Developer buys site for co-housing complex near The Diamond for $1.2M

This 0.3-acre site on Arthur Ashe Boulevard sold for $1.2 million. (Mike Platania photo)

Another piece has fallen into place for a Maryland firm’s new residential development near The Diamond.

Outlier Realty Capital purchased 1101 N. Arthur Ashe Boulevard for $1.22 million last week, giving it control of the 0.3-acre site on which it plans to build a six-story, 29-unit co-housing project.

Outlier’s version of co-housing, in this instance, involves tenants in the building having their own private bedrooms and bathrooms but sharing other living areas.

Based in Bethesda, Outlier’s portfolio includes over 20 multifamily developments near Northern Virginia and in Eastern Virginia, including over 2,000 co-housing beds. The Arthur Ashe Boulevard project is Outlier’s first in Richmond and will add 148 bedrooms to its tally.

A rendering of the co-housing project that would be Outlier’s first in the Richmond region. (City documents)

Outlier purchased the property, formerly home to McCauley’s Paint & Body shop, from Warwick Park LLC, an entity represented by local law firm Baronian & Associates P.C. The city most recently assessed the land at $817,000.

Last summer, Outlier successfully acquired a special-use permit for the project.

The company previously said during the SUP process that rents at the building would include all utilities and are likely to be between $800 and $950, with minimum lease terms of 90 days. Units would be fully furnished and tended to by a cleaning service.

It’s unclear when Outlier intends to break ground on the project. Calls and emails sent to Outlier’s managing partner Peter Stuart were not returned by press time.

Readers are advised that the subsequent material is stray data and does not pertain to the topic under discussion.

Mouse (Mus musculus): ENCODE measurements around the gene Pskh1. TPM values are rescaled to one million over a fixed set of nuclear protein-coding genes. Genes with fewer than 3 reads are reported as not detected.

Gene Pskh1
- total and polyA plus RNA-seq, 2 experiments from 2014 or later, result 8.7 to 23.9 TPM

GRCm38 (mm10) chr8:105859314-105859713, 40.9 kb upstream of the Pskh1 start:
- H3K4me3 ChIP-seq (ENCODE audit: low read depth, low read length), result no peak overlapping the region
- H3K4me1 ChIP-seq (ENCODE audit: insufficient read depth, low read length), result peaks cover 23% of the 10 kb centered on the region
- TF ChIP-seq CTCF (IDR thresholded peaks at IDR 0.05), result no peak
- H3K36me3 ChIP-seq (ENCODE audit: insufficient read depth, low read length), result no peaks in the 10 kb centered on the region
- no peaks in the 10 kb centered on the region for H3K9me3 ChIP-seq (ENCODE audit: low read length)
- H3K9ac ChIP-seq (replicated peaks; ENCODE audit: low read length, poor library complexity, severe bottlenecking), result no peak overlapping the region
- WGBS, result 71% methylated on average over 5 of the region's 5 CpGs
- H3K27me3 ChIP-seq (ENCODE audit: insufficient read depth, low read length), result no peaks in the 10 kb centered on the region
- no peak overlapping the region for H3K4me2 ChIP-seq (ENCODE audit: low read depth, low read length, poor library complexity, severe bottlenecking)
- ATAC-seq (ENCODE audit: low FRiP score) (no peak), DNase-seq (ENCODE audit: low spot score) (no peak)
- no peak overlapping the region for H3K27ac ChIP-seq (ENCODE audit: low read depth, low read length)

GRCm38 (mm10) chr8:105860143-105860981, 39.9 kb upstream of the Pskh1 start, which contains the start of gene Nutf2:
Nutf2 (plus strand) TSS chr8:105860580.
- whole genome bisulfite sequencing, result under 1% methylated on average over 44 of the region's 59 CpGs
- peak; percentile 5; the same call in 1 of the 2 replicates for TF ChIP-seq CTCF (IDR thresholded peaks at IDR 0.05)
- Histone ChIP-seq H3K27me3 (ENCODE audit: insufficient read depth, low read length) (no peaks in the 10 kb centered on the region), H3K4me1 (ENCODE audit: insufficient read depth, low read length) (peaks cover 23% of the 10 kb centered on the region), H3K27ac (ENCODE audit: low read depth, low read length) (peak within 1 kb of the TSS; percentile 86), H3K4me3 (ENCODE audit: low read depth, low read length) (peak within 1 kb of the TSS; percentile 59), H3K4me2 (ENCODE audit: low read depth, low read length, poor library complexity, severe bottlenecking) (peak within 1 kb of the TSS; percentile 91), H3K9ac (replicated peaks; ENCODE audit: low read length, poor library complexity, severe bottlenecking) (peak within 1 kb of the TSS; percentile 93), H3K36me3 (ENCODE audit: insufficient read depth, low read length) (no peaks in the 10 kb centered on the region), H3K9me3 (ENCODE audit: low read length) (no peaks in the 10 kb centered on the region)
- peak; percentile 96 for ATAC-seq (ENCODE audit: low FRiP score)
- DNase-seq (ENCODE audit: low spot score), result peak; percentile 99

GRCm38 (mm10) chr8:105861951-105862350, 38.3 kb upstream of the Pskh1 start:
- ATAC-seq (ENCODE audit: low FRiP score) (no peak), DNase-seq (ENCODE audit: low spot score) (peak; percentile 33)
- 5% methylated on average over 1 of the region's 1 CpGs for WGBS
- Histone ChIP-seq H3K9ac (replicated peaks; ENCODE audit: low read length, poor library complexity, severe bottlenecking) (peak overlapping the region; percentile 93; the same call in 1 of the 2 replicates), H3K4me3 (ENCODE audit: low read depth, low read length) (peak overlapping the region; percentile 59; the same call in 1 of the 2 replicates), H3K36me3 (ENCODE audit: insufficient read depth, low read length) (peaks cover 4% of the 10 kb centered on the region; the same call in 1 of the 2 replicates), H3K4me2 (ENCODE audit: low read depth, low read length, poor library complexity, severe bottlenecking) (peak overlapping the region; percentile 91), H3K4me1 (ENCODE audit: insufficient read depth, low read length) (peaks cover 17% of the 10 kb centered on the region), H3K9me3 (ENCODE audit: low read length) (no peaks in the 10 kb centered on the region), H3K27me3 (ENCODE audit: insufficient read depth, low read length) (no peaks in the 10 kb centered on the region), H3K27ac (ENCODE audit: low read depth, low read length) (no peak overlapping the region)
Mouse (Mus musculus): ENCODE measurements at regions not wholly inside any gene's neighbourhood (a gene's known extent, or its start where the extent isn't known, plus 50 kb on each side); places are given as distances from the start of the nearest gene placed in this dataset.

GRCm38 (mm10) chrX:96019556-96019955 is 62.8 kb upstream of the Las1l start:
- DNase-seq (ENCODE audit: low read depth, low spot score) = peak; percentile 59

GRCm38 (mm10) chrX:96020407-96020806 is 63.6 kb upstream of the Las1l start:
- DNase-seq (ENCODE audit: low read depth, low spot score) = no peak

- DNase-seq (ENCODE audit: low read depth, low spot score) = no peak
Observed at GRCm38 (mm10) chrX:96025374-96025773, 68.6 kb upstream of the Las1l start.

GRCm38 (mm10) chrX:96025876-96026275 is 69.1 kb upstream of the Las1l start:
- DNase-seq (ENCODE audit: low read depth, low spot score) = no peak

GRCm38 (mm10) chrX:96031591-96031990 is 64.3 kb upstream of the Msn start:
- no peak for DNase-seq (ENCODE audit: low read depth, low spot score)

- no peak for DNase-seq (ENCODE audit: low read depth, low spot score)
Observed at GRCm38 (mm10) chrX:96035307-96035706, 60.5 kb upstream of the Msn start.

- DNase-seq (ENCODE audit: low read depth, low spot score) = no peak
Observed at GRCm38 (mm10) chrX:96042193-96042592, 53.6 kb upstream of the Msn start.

While Outlier’s project will be offering the first rentable co-housing units, another such approach arrived in Manchester last year with a condo ownership model at 901 Porter St.

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Meg Lessard
Meg Lessard
7 months ago

I am excited to see Richmond diversifying housing models offered; we need more and different housing types as family types shift and as the city addresses the need for more, quality low/affordable housing. However, I would encourage the author to reconsider the terms used to describe this new project. “Cohousing,” according to the Cohousing Association of the United States (www.cohousing.org), allows residents their own private homes/units, but the opportunity to share common spaces and the intention of living in community with deep social connections, shared values, and self-governance. As written, this development is very much “co-living” – where residents have… Read more »

sam nelson
sam nelson
7 months ago
Reply to  Meg Lessard

What is new is old…I think these arrangements were called “boarding houses” in days past. I think to hear more about the specifics of the lease agreement and the criteria of your “roomies.” I do agree quality “affordable housing” is in short supply for our growing RVA.

SA Chaplin
SA Chaplin
7 months ago

If co-housing works, I will be surprised, but pleasantly so. (I am rooting for, not against.). That said, my skepticism is due to the low “Social Capital” found here in the USA. From solability.com: “The top 20 in the Social Capital sub-index is dominated by European countries from the North (particularly Scandinavia) – only Japan (13), Singapore (13) and South Korea (17) break into the ranks. The USA . . . is ranked 109, just below Jordan and above Dominican Republic.”